Data availability statement
Data are available upon reasonable request. De-identified participant data and statistical code will be made available upon reasonable request.
Patient consent for publication
This study involves human participants and was approved by each of the sites’ institutional review boards (IRB) or ethical committees. The Kumasi (number H-23160) and Durban (number H-22434) protocols were also approved by the Boston University Medical Center IRB. The Dhaka and La Paz protocols were reviewed by the Johns Hopkins University IRB and determined to be exempt from review because the protocol involved minimal risk to participants. The Delhi and Chandigarh protocols were approved by the WHO Secretariat Committee on Research Involving Human Subjects (number RPC 039/040). Informed consent was obtained for all participants. Participants gave informed consent to participate in the study before taking part.
We thank the local communities at the study sites for their participation in the study, and also thank all members of the Young Infant Clinical Signs Study Group (YICSSG) who made this study possible. YICSSG members include (exclusive of named co-authors): Study sites: Bangladesh: Clinical investigators: A. S. M. Nawshad Uddin Ahmed, Md. Monir Hossain; Study physicians: Nazmun Nahar; Nurses: Amala Baidya, Mahmuda Parul; Laboratory personnel: Maksuda Islam, Tania Nasreen; Data management: Md. Rezaur Rahaman; Bolivia: Study physicians: Teresa Villagomez, Pablo Mattos; Manuel Pantoja Ludueña, Remedios Zumarán; Study nurses: Irma Quispe, Willy Tarqui, Lourdes Checa, Claudia Canqui; Data management: Erick Dueñas, Omar Vargas; Ghana: Study physicians:G. Plange-Rhule, Osei Akoto; Laboratory: M. Lartey; Data management: Henrietta Akpene; India, Chandigarh: Clinical investigators: Rupinder Narang; Study physicians: Prasad Muley, Satish Misra; Nurses: Tapasaya, Sanjay Rani; Laboratory: Pallab Ray, Tamanna Gaur; Data management: Vishal Kanojia, Ajay Dogra; India, Delhi: Clinical investigators: Harish Chellani, M. S. Prasad; Study physician: A. Satyavani; Nurses: Jyoti, Raji John; Laboratory: Arti Kapil; Data management: Sanjeev Negi, Narinder Singhal; South Africa: Clinical investigator: Mirian Adhikari; Nurse: Sister Mojaphelo; Laboratory: Wim Sturm; Data management: Precious Sikhakhane. Study advisors: Kim Mulholland, Vinod Paul, Eric Simoes, Jelka Zupan Data Management: Philip Greenwood, Claudine Chionh, Murdoch Children's Research Institute.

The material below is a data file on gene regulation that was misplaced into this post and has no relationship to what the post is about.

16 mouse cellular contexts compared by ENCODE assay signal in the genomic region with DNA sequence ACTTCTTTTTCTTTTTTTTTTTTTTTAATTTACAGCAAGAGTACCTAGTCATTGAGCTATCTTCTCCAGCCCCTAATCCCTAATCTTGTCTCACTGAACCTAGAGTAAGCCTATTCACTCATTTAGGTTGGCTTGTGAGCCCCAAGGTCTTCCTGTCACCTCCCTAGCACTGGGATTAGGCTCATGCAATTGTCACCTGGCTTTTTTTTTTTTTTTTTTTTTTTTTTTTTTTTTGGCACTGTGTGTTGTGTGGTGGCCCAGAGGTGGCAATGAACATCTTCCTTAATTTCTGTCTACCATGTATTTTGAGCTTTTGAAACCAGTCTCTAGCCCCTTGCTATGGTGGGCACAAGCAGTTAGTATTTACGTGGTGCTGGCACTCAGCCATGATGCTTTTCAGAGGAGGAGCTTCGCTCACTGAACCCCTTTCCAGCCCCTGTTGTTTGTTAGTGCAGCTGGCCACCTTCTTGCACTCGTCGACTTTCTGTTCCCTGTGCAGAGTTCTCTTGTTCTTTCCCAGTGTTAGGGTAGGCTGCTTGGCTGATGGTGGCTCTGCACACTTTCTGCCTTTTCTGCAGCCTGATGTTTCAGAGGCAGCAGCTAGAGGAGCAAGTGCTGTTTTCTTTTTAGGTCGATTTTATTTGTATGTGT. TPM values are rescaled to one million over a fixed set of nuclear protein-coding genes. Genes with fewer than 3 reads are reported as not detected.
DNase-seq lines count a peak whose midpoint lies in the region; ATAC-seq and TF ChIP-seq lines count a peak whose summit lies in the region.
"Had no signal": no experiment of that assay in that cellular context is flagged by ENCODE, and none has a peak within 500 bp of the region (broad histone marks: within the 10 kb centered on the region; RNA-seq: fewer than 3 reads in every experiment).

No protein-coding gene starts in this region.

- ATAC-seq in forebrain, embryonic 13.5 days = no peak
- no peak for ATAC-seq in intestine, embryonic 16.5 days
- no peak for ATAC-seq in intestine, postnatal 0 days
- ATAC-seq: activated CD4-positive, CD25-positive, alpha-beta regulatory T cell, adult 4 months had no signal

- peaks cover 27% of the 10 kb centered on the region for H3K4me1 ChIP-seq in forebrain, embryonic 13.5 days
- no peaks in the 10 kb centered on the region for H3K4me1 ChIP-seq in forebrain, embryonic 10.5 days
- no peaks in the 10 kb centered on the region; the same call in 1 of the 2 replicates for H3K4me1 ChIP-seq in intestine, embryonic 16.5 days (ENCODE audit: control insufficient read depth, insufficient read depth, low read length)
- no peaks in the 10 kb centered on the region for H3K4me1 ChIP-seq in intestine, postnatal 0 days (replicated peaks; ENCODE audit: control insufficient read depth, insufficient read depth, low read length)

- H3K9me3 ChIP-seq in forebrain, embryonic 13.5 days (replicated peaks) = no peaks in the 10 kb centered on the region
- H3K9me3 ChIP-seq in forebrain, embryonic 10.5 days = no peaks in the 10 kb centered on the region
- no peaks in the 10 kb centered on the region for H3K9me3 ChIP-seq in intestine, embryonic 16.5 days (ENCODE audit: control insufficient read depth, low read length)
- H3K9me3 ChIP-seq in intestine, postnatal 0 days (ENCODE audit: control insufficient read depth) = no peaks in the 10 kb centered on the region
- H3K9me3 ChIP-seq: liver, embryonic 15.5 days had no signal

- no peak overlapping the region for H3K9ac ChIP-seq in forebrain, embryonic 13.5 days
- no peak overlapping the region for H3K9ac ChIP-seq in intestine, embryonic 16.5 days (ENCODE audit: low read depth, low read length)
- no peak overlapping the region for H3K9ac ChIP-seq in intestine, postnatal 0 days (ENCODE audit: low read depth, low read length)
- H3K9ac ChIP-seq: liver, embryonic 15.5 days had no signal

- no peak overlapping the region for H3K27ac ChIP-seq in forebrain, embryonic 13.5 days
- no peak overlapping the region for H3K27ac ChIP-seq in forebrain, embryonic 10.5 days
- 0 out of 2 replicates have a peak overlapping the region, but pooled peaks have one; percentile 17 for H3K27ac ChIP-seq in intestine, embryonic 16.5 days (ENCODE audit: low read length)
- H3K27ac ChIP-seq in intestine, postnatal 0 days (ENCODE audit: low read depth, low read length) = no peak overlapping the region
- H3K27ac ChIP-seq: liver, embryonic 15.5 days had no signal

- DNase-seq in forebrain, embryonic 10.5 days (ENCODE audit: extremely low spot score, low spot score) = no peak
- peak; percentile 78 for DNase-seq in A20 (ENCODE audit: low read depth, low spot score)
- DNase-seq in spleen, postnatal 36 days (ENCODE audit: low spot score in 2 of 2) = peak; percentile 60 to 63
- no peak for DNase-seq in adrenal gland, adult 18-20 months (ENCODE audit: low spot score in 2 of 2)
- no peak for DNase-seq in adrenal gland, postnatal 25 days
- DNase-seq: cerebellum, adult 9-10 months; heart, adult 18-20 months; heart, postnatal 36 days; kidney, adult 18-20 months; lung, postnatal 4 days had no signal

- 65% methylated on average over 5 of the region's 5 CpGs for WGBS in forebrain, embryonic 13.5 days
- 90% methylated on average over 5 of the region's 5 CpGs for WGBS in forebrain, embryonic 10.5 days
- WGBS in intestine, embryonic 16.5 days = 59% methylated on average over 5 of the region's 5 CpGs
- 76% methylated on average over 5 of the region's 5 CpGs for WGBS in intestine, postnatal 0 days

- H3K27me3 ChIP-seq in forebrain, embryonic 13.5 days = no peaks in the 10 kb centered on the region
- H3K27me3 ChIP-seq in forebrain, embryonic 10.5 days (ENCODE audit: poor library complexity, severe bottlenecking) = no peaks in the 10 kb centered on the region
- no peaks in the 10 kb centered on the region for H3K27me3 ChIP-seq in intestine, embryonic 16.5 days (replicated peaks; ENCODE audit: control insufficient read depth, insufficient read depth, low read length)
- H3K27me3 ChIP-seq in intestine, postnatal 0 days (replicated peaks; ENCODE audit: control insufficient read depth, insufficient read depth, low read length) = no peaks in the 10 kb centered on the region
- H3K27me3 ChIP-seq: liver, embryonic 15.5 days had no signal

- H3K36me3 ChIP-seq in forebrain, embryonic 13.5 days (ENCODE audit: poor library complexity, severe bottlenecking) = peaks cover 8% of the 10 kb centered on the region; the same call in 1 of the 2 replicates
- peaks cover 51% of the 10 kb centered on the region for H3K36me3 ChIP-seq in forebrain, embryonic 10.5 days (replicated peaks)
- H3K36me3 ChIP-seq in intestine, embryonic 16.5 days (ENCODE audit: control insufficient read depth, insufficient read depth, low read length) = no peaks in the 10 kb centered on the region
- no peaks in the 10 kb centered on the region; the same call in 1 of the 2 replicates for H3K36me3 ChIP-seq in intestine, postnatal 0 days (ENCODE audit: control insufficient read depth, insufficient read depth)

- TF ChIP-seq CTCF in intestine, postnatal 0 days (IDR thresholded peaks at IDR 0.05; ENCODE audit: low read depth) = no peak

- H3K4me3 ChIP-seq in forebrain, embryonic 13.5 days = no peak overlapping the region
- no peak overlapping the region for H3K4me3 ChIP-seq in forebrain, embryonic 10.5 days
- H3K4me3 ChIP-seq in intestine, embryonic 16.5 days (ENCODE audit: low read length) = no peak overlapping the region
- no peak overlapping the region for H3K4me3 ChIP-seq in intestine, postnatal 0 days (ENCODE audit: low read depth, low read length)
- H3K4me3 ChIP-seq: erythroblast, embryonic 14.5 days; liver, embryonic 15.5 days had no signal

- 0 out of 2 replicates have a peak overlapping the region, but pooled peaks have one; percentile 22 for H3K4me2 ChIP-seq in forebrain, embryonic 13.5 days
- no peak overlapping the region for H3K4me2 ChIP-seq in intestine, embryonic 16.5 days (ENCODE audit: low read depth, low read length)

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Contributors GLD, DH, JC and MW co-conceived the study design, planned and prepared study protocols, and provided oversight to overall implementation, data collection, data analysis, and interpretation of data. Site PIs provided input to study design, and directly coordinated and provided oversight to study implementation, data collection, data reporting, and interpretation of data at Chandigarh (PK, AN, PR), Delhi (AKD), Kumasi (EA-Y, YA-S, KY-A), Durban (PMJ), Bangladesh (MAKAC, SKS), and La Paz (AB and EM). RB contributed to data analysis and interpretation of data. JC led analysis of data across the study sites. EF contributed to literature review and interpretation of data. GLD, DH, JC and MW had access to raw data. GLD wrote the first draft of the manuscript and was responsible for the overall content as the guarantor. GLD accepts full responsibility for the work and/or the conduct of the study, had access to the data, and controlled the decision to publish. All authors reviewed and provided input to the manuscript and approved the paper for publication.
Competing interests RB and MW are WHO staff members. MW contributed to study design, implementation, data analysis and manuscript writing and RB contributed to data analysis and manuscript writing. The opinions expressed in this paper do not necessarily represent the position of the WHO. The funding agencies did not influence the conduct or outcomes of the study, data analysis or interpretation, or preparation of this paper. The authors declare no other potential competing interests.
Provenance and peer review Not commissioned; externally peer reviewed.